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Federal lawsuit filed in Graham march attack

Rev. Greg Drumwright (at podium) speaks during a march to the polls on Saturday in Graham, N.C. Drumwright and march participants were pepper sprayed by Alamance County and Graham law enforcement prompting a federal lawsuit. Photo by Ivan Saul Cutler/Carolina Peacemaker

The ACLU of North Carolina and the Lawyers’ Committee for Civil Rights Under Law out of Washington, D.C. filed a federal lawsuit earlier Nov. 2nd, suing Alamance County Sheriff Terry Johnson, and Graham Police Chief Mary Kristy Cole for the pepper-spray attack on 200 peaceful marchers Oct. 31st who were headed to cast their ballots on the last day of early voting.

According to published reports, the attack by sheriff’s deputies and Graham police officers targeted the marchers, including several young children and elderly participants - at least one in a wheelchair.

Twenty-three people were arrested, including at least one reporter.

Graham march participants, Faith Howell, left, and Kani Adonx. Photo by Ivan Saul Cutler/Carolina Peacemaker
Rev. Greg Drumwright of Greensboro, the leader of Justice for the Next Generation, the sponsor of the event, maintains that the march had a permit which included demonstrators stopping at a confederate statue to kneel for eight minutes and 42 seconds, in memory of the police killing of North Carolina native George Floyd last May, and then holding a rally in front of the Alamance Courthouse.

The Alamance sheriff and Graham police chief counter that the marchers did not have permission to walk in the street or block traffic, and that once their salute to George Floyd reached the nine minute mark, officers began using the pepper spray to move participants.

Still photos show some officers aiming the spray at the ground in front of marchers, while others aimed above marchers’ heads. Video shows participants struggling to breathe as they were being moved.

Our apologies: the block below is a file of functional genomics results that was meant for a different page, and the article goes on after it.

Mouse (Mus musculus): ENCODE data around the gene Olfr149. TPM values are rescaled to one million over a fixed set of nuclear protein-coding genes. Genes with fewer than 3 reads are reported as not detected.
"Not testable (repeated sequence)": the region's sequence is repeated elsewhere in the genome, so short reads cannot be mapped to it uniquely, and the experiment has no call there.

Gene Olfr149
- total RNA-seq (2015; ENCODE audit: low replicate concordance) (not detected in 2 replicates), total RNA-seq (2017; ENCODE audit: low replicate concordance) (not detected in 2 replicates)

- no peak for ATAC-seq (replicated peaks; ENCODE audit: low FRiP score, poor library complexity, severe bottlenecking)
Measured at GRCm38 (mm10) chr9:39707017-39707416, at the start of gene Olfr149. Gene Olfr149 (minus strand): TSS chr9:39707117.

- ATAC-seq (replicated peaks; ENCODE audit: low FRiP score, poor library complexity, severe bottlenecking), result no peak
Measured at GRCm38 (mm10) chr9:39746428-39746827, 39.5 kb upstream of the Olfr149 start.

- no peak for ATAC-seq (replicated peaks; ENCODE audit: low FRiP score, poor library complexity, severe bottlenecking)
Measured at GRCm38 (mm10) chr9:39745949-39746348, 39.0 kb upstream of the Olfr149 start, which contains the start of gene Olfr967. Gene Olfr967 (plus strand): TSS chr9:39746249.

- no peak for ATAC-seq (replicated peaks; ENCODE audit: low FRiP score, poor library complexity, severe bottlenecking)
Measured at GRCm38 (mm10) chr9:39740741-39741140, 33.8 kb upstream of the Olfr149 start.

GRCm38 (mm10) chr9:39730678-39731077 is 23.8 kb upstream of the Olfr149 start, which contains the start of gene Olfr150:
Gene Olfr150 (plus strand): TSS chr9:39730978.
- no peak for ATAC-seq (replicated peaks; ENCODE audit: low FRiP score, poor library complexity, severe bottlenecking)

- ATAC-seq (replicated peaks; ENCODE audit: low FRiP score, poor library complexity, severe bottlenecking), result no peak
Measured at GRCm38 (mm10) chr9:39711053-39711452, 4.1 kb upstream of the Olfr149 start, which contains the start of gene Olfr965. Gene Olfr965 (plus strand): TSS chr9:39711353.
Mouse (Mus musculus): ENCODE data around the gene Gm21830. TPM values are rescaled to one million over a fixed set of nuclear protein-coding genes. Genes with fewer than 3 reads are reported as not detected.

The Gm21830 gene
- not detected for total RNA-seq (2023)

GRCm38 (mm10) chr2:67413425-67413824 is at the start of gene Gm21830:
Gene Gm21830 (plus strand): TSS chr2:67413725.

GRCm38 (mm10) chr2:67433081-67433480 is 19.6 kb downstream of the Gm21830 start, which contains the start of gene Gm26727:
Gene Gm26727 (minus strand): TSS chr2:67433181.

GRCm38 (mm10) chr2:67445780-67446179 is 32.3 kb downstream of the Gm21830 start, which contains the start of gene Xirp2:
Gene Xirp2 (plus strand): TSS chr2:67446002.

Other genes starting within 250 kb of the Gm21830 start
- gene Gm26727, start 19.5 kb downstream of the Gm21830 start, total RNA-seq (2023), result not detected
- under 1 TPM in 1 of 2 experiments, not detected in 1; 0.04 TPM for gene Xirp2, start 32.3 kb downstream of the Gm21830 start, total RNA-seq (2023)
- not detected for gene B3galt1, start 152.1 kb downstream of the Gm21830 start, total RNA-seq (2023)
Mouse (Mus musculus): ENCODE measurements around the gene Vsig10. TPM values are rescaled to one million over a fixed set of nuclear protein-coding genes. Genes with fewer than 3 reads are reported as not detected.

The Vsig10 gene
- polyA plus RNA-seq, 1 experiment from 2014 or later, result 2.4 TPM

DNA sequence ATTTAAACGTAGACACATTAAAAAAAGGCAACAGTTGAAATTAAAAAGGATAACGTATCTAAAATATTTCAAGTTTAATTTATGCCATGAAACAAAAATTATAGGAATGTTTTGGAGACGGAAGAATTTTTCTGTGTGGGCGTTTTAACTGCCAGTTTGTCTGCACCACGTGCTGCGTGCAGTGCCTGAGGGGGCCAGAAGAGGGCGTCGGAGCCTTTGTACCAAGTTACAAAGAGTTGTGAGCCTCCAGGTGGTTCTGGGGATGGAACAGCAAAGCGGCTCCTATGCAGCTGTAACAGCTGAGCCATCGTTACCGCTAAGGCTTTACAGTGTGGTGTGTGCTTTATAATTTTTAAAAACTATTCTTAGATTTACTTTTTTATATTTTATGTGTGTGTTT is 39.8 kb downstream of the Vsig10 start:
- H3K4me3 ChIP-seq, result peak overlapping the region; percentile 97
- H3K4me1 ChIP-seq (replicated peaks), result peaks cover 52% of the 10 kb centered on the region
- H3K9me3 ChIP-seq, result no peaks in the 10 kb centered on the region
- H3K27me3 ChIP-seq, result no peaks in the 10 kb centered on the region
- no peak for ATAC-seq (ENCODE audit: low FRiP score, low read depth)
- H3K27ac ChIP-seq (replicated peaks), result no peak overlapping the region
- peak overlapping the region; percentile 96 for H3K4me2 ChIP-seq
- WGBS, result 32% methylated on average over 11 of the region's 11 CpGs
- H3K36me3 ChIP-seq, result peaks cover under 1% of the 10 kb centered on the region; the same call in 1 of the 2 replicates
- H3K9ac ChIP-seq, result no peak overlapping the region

Authorities allege that at least one officer was assaulted by a marcher.

“The police violence in Graham, North Carolina perpetrated against a group of peaceful and primarily Black protestors over the weekend is yet another clear violation of the right to free speech and the right to vote,” said the Lawyers’ Committee in a press release. “We will not stand back and let the voices of voters continue to be suppressed just hours before Election Day. Racially motivated attacks on peaceful demonstrators is a form of grotesque voter intimidation and we cannot continue to let these acts of violence continue.”

The federal lawsuit alleges that the Alamance Sheriff’s Dept. and Graham Police Dept. violated the First, Fourteenth and Fifteenth Amendments to the U.S. Constitution by restricting freedom of speech and stopping the marchers from voting.

Rev. Drumwright is named as one of the plaintiffs.

Top state officials, including Gov. Roy Cooper and State Attorney General Josh Stein, condemned the incident, with Cooper saying the law enforcement behavior was “unacceptable.”

North Carolina’s three Democratic congresspeople - G.K. Butterfield, David Price and Alma Adams - also condemned the incident, calling for a U.S. Justice Dept. probe.

“What took place in Alamance County on Saturday is one of the ugliest instances of voter intimidation and voter suppression I have ever seen,” Rep. Adams said in a press release. “Chemical agents should never be used on people exercising their First Amendment rights and they should never be used on people going to vote.”

Cash Michaels is an award-winning journalist covering state news for the Carolina Peacemaker. He is based in Cary, N.C.